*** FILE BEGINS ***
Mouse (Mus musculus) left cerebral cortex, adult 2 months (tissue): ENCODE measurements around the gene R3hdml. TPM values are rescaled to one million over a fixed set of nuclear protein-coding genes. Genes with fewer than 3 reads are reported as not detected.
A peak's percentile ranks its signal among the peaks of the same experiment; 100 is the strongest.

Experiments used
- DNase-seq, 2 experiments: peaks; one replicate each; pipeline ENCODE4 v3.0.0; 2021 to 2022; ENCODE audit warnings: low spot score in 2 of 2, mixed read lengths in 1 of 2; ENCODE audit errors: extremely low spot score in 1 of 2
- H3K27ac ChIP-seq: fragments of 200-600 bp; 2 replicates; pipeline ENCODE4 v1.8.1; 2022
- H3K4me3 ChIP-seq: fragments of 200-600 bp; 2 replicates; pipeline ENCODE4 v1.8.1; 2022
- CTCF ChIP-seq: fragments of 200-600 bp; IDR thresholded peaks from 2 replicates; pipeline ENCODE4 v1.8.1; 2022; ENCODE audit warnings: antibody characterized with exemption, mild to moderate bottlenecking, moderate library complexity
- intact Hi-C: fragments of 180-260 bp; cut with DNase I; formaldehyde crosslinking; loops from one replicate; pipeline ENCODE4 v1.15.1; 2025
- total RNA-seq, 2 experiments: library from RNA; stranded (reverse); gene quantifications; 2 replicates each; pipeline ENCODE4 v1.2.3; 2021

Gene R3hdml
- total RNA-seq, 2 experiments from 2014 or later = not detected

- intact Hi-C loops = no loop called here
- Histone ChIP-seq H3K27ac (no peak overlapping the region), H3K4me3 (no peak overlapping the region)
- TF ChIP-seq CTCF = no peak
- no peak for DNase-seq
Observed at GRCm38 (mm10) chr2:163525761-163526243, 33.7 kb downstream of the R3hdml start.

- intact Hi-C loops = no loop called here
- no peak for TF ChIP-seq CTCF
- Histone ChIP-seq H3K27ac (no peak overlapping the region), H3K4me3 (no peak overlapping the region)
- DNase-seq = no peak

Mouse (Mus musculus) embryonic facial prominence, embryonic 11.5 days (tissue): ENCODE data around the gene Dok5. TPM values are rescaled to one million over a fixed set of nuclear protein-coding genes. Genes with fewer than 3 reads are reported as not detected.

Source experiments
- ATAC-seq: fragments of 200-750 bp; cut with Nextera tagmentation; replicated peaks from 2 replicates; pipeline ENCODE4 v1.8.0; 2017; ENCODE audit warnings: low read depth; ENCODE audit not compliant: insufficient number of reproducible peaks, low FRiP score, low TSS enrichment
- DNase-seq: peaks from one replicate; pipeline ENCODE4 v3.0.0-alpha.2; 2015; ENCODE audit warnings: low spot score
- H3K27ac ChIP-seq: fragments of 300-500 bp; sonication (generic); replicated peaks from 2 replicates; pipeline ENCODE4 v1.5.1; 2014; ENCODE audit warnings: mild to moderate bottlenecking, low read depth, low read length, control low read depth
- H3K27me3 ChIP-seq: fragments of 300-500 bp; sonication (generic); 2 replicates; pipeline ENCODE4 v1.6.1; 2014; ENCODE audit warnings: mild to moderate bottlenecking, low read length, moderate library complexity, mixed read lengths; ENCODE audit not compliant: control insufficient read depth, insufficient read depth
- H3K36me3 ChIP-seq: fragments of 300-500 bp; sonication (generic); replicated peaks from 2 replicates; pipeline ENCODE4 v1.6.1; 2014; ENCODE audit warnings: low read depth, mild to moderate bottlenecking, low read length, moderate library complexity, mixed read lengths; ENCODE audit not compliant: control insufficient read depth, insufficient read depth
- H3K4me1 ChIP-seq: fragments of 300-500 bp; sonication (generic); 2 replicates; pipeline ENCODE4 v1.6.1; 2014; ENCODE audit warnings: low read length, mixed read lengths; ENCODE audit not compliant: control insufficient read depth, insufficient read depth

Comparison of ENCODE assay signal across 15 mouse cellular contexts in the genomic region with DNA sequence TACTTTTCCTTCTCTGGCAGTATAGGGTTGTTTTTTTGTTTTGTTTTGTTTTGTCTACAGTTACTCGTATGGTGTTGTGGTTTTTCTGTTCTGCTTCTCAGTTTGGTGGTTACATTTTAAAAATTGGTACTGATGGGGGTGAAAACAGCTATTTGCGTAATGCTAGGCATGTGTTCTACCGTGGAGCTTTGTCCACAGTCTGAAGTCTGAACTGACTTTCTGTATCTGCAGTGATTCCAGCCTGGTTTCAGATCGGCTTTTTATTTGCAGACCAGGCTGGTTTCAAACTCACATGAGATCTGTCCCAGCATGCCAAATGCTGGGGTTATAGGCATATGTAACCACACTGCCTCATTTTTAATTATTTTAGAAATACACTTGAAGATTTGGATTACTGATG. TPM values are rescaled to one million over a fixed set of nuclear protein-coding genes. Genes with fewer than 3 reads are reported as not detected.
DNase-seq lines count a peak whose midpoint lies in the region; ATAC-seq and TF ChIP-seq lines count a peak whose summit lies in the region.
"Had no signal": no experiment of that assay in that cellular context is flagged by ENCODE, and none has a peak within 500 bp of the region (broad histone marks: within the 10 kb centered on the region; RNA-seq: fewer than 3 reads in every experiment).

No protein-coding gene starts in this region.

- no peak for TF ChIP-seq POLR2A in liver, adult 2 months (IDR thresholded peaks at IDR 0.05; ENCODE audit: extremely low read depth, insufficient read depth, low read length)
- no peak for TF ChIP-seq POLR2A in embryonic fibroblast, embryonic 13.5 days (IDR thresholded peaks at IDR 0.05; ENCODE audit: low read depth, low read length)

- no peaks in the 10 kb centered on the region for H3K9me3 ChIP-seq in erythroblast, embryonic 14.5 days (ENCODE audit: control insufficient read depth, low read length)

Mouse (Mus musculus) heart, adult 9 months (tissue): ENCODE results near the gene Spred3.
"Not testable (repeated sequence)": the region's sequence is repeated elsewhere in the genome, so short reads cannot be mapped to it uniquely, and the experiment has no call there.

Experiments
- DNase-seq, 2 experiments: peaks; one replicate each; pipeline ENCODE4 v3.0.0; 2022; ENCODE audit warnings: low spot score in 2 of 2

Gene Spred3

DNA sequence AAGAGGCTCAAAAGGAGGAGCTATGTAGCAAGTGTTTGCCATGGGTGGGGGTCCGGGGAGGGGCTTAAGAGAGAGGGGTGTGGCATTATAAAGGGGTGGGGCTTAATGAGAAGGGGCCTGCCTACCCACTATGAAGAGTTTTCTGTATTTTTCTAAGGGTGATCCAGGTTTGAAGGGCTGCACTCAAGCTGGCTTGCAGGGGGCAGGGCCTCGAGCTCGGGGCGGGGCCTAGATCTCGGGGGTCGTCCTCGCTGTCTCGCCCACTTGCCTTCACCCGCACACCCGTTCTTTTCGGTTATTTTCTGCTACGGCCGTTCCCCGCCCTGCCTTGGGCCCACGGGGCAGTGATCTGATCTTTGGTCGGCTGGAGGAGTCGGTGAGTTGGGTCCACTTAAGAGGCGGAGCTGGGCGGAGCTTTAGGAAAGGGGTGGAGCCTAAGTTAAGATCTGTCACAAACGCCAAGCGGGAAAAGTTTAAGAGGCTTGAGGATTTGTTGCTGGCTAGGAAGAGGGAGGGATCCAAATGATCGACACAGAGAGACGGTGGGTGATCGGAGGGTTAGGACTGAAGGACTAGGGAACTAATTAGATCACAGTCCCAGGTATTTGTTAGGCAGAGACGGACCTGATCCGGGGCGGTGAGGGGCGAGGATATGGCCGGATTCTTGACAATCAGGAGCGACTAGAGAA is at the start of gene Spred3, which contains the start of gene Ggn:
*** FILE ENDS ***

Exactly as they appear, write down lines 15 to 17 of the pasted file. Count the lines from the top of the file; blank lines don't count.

- no peak for DNase-seq
Observed at GRCm38 (mm10) chr2:163525761-163526243, 33.7 kb downstream of the R3hdml start.

- intact Hi-C loops = no loop called here